For the next couple of weeks we're going to have daytime temperatures around 60F (15C) and night time lows of around 37F (3C) and I was wondering if maybe I should move it outside, since I'm afraid it might get root rot inside. (Most of my plants that die, die that way I believe).

Do you think I should keep it inside until everything warms up (april-ish) and risk root rot or let it face the world, as long as it's not freezing outside?

It'll recover. I don't know why you dug it up, though. A W.robusta is the cheapest palm to purchase. They're practically disposable.

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18 hours ago, ChicagoPalma said:

Honestly, you should've waited till spring to remove it from the ground. I'm guessing you will have to repot it in a bigger pot by two inches to help root development, and some palm fertilizer might help. If the spears are green and they are pushing out, you should probably let it out in the BRAVE OUTDOORS. Also that is way too warm for a zone 7 winter to be in the 60s day time and 30s night time.

I would have waited for spring if I had the option. The pot is decently sized and the soil in it already stays wet for very long inside, so I'm afraid of root rot if I up pot it.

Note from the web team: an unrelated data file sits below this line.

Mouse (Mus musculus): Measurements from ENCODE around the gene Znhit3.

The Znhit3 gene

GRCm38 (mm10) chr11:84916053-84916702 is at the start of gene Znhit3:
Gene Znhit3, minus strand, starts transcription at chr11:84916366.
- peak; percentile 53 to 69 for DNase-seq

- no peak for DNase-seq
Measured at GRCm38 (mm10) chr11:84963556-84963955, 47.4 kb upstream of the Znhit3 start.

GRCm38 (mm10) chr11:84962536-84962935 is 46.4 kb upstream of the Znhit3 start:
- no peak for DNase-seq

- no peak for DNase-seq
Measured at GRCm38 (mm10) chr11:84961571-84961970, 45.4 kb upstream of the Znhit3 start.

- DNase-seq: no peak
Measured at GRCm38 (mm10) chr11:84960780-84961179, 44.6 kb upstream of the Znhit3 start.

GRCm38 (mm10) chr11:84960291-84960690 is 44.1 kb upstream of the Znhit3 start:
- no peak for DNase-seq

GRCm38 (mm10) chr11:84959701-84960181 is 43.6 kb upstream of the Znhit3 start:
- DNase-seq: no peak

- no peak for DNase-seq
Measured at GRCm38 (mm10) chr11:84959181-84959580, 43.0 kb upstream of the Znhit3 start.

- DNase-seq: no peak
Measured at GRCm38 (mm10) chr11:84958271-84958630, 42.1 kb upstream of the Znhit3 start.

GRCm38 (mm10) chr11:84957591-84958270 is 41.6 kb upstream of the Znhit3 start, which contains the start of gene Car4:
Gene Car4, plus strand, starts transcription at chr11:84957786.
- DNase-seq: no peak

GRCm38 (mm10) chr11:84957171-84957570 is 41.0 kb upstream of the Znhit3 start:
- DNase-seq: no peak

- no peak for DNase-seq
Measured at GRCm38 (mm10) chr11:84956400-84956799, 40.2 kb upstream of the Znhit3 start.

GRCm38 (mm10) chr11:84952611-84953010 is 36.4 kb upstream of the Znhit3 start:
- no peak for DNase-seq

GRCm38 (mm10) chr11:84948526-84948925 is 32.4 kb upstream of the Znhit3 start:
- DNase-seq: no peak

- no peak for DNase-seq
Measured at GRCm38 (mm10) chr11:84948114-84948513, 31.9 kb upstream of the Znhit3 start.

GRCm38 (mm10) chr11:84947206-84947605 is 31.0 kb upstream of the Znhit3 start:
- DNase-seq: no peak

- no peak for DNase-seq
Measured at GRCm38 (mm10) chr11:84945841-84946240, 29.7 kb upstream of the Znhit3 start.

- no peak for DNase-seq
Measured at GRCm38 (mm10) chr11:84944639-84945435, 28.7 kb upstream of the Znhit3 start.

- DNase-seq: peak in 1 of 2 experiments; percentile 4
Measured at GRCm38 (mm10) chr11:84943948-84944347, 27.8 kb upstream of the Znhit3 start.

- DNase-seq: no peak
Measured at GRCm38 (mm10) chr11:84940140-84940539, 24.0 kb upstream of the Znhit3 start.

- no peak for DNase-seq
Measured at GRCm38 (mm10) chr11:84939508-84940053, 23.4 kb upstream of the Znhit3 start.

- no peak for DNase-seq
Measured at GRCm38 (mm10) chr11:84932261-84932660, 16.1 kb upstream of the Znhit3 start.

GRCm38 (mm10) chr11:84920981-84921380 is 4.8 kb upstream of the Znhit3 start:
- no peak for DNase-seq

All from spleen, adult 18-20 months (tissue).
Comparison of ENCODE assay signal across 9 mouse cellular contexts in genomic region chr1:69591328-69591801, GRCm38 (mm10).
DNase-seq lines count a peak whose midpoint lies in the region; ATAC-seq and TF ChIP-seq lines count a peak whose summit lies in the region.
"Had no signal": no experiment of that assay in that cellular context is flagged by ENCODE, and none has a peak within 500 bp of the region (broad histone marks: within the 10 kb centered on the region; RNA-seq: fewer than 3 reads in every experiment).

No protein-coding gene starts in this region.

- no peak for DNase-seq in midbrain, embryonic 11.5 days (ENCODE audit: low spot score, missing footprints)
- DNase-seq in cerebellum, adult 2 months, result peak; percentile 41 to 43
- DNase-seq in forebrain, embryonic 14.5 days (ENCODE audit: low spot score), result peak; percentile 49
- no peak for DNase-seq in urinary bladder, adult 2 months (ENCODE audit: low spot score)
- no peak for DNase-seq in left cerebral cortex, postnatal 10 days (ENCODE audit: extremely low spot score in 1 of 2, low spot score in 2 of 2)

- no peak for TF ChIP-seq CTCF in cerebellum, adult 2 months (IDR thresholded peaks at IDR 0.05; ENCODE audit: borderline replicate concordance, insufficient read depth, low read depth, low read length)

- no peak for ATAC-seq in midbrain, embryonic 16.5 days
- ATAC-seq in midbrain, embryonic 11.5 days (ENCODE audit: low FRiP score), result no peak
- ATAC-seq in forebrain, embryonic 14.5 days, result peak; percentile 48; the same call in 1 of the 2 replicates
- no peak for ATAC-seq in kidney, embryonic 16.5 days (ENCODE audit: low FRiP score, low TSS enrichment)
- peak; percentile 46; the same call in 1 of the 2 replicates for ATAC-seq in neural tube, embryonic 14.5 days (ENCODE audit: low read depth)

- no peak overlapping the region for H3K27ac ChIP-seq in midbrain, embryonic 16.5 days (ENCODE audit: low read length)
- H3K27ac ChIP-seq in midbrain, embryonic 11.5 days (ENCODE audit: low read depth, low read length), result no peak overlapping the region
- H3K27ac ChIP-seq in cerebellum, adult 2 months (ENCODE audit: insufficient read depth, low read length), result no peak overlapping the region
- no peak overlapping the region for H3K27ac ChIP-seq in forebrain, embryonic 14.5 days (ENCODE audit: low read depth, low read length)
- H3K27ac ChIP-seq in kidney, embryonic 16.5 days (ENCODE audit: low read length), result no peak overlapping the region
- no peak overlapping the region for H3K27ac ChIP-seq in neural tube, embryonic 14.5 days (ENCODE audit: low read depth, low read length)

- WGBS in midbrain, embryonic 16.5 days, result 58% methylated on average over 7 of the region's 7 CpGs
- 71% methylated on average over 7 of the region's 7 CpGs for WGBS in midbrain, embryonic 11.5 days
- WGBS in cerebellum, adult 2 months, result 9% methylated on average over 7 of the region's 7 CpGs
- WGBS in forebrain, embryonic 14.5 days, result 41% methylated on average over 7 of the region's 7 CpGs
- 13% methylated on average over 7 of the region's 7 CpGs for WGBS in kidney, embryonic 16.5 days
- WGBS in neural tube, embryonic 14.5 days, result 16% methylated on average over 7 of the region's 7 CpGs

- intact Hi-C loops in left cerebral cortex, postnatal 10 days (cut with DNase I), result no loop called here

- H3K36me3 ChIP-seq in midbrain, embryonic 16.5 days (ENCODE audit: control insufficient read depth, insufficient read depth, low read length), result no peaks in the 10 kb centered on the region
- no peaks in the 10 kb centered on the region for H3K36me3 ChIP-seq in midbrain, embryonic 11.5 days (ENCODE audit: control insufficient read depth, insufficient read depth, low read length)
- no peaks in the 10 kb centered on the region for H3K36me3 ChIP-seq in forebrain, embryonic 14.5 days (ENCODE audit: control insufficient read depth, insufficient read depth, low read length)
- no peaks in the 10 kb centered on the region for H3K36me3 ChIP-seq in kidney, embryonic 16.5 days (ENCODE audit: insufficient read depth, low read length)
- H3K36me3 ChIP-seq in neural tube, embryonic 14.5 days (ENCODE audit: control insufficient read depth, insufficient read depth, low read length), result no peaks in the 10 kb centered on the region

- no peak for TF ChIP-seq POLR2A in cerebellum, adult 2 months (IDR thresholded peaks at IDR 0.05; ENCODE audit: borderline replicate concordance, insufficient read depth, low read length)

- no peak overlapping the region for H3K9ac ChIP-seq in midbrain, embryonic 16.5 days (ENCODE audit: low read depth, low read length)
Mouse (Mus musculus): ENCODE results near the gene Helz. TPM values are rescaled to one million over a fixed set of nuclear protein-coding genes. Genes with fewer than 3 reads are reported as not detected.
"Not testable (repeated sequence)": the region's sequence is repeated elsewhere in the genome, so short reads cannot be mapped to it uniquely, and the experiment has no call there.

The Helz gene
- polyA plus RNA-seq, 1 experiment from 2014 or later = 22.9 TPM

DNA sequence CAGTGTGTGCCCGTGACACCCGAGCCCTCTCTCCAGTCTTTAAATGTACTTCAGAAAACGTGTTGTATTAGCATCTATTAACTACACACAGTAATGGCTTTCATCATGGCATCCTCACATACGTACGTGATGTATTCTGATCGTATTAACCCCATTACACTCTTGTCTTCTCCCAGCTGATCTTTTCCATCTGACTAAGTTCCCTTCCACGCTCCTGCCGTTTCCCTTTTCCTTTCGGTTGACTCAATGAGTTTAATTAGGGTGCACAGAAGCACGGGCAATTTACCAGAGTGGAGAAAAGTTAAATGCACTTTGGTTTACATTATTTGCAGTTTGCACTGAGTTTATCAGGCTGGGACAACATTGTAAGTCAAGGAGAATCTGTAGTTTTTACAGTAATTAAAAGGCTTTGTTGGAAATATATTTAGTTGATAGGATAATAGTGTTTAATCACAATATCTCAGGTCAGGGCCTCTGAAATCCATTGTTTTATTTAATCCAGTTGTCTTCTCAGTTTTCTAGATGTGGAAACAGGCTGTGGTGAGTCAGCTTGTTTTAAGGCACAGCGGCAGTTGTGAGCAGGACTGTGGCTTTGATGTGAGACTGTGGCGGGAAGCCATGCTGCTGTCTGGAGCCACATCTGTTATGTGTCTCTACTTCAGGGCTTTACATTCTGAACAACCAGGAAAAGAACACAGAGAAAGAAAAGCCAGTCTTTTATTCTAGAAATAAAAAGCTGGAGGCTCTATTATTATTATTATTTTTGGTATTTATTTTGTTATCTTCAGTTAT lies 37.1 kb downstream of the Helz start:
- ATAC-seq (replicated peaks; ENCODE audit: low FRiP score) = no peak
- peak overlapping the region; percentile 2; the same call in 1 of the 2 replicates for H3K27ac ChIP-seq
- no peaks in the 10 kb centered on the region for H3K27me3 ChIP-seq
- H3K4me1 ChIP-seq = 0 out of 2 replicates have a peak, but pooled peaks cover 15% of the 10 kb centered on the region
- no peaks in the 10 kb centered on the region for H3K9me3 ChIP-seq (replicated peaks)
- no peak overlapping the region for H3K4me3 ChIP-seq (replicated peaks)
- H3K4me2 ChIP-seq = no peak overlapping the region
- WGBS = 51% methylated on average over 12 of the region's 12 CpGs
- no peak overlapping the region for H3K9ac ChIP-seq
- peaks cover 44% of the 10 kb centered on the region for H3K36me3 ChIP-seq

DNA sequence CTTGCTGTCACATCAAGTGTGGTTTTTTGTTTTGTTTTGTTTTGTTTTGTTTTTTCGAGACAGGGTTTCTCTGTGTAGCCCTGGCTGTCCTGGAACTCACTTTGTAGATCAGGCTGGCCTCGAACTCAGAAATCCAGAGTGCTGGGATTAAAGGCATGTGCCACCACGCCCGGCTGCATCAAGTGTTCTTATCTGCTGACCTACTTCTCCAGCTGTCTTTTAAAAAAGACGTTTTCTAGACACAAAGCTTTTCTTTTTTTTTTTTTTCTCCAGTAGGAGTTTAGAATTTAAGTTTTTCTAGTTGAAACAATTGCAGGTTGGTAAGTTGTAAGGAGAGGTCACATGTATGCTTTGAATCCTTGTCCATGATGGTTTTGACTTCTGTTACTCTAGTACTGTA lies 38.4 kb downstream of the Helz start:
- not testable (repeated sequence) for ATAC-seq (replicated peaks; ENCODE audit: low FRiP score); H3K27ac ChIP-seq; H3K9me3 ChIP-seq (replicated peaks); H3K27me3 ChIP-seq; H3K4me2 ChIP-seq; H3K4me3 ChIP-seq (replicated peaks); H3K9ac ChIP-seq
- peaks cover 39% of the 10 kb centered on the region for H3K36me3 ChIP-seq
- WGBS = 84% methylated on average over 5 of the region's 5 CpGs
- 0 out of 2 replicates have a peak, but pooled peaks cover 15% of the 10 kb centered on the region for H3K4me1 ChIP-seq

17 hours ago, Little Tex said:

Actually no it isn’t, USDA zones arent determined by regular averages they are determined by extreme low averages. Although I think Bucharest is 8b, but @Palmlex doesnt disclose where he located.

There's no official zone system here. However with data from the past 22 years, I can say the zone appears to be borderline 7b (bordering 7a). Most winters are warmer than that, however, temperatures can swing drastically during cold fronts and even get to a zone 6 winter.

 

6 hours ago, SeanK said:

It'll recover. I don't know why you dug it up, though. A W.robusta is the cheapest palm to purchase. They're practically disposable.

I dug it up because it had no chance there unprotected and it already has the base of the trunk thicker than my leg. A Washingtonia of that size here can be bought from like only one store and for around $500 if not more. A smaller one would take a couple of years to get to this size, so I took a chance.

Edited by Palmlex